|03-15-2003, 07:50 PM||#1|
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the war plans
US, British Naval Commanders Discuss Final Plans
Updated 7:59 AM ET March 15, 2003
By Peter Graff
ABOARD HMS ARK ROYAL (Reuters) - British and American naval commanders pored over final plans on Saturday for a possible attack on Iraq by sea.
"Today is one of the final planning meetings that we will have," U.S. Rear Admiral Barry Costello told reporters aboard Ark Royal, Britain's flagship carrier, where he met the commander of the British task force in the Gulf.
"The planning is complete. Execution is next and we are ready to go forward," Costello said, playing down speculation that Washington might launch its attack without the British amphibious force assembled off shore.
"United as one, we're gonna make this happen."
British task force sailors and marines were unsettled this week when Defense Secretary Donald Rumsfeld said Washington could attack Iraq without them.
Britain has since stressed it plans to stand with the United States if a decision to attack is taken, with or without a second U.N. Security Council resolution.
Costello discussed plans for the naval campaign with Commodore Jamie Miller, commander of the British force at sea, and Royal Marines Brigadier Jim Dutton, commander of the 4,000 marines in theater, on shore and afloat.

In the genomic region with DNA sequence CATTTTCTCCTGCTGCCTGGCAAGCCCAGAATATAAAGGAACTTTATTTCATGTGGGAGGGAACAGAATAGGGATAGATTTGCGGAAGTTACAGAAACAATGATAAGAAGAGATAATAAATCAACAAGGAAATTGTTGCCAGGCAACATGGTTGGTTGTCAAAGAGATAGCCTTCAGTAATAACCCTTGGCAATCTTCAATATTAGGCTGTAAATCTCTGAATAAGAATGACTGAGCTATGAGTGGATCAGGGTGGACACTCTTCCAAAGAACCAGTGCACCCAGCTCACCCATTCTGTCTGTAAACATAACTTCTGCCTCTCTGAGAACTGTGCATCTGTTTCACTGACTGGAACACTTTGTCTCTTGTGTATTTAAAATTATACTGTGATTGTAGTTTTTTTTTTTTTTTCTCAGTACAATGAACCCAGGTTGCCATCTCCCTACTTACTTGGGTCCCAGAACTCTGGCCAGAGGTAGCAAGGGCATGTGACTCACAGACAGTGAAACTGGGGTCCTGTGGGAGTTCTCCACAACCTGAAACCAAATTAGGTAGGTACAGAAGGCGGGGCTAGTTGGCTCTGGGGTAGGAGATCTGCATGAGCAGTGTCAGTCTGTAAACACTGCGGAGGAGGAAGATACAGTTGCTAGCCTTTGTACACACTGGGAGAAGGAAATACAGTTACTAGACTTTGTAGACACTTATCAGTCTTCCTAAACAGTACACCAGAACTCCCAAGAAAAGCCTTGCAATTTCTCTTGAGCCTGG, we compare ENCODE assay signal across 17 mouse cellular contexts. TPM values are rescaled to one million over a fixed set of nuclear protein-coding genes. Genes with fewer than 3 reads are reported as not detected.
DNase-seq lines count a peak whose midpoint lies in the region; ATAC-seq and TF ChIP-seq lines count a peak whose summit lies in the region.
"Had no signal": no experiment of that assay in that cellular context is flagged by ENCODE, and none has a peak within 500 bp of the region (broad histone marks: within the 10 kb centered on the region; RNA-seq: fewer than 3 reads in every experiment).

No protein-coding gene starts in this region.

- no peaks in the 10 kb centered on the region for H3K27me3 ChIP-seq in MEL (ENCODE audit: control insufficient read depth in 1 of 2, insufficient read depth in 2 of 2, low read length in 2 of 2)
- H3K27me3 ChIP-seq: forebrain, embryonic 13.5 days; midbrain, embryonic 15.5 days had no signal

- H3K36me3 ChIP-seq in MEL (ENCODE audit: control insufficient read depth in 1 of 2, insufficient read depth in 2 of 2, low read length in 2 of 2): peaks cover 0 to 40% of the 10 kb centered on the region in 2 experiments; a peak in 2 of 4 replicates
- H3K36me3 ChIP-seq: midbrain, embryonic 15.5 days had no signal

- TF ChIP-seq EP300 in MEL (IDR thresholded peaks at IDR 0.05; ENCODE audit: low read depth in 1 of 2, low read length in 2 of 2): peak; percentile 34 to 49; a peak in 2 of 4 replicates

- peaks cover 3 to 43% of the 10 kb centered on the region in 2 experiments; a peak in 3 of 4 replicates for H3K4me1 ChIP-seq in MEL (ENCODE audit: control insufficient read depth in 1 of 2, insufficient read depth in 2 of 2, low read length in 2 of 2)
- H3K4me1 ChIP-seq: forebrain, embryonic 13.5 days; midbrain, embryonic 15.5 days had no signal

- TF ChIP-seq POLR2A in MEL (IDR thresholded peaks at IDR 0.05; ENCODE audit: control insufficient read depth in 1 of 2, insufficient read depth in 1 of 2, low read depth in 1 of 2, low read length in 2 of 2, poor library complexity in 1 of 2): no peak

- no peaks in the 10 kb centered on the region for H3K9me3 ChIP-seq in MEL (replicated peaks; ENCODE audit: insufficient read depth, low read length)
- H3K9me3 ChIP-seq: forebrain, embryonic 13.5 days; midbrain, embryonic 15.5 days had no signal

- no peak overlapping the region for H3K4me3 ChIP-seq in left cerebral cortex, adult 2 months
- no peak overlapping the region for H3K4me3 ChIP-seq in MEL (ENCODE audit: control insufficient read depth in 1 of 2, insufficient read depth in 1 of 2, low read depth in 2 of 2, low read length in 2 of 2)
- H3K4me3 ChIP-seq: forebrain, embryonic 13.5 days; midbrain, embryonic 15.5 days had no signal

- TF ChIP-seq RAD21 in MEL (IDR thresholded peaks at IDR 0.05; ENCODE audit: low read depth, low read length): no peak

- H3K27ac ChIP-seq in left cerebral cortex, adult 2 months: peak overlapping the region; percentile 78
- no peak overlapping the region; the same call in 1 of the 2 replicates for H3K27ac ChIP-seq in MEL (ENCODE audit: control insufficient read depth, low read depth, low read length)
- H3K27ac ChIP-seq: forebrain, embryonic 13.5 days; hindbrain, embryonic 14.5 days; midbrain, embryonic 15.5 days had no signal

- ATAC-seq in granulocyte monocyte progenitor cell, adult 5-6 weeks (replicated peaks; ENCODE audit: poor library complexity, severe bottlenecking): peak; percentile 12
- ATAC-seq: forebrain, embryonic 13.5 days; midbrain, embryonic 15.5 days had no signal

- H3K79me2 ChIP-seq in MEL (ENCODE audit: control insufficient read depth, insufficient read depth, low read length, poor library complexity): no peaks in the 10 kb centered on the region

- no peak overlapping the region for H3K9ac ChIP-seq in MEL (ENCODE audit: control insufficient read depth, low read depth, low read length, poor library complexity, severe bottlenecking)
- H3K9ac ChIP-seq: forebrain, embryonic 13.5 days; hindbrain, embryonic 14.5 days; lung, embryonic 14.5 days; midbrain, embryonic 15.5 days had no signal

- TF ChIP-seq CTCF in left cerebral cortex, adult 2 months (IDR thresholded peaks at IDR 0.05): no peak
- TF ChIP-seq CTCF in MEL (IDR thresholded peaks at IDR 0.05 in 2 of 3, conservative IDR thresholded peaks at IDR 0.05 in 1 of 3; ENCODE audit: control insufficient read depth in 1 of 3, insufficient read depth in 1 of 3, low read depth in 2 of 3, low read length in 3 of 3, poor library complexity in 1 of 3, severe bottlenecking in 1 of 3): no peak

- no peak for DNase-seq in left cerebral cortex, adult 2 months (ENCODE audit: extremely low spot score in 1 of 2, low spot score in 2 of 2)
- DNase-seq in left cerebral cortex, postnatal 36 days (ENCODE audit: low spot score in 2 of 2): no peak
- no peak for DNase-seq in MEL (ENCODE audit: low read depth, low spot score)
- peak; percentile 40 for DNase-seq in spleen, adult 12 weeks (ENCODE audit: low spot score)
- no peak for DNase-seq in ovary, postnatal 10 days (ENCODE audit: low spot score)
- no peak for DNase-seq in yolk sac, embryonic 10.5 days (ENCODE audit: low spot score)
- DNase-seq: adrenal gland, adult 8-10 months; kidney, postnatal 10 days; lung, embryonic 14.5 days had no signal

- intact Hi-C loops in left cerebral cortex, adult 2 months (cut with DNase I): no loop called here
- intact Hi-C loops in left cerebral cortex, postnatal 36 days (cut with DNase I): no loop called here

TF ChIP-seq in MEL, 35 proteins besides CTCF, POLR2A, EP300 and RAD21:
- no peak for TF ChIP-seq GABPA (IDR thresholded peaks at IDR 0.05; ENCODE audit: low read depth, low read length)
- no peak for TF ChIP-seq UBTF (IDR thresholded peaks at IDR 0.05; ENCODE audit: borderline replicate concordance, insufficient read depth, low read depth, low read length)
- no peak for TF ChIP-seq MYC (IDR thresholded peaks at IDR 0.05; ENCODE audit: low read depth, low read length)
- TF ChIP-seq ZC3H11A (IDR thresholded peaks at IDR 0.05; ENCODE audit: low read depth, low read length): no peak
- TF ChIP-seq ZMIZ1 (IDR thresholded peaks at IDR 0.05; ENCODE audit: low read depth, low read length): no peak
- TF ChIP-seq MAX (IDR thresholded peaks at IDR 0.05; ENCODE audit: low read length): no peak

Britain has about 1,500 elite Royal Marine commandos at sea on two helicopter carriers and support ships -- part of an amphibious task force that could strike by landing craft or helicopter into southeastern Iraq.
Britain's total 45,000 military personnel contribution to the force in the Gulf is its biggest deployment since the Suez crisis and Korean War of the 1950s.
London has deployed slightly more troops than in the 1991 Gulf War, while Washington has deployed fewer.
Britain has sent fewer tanks than in 1991, but more helicopter-mobile paratroops and commandos, reflecting its increasing specialisation in rapid response warfare.
(This story was written by Peter Graff of Reuters on behalf of the pool of correspondents with British forces in the Gulf)
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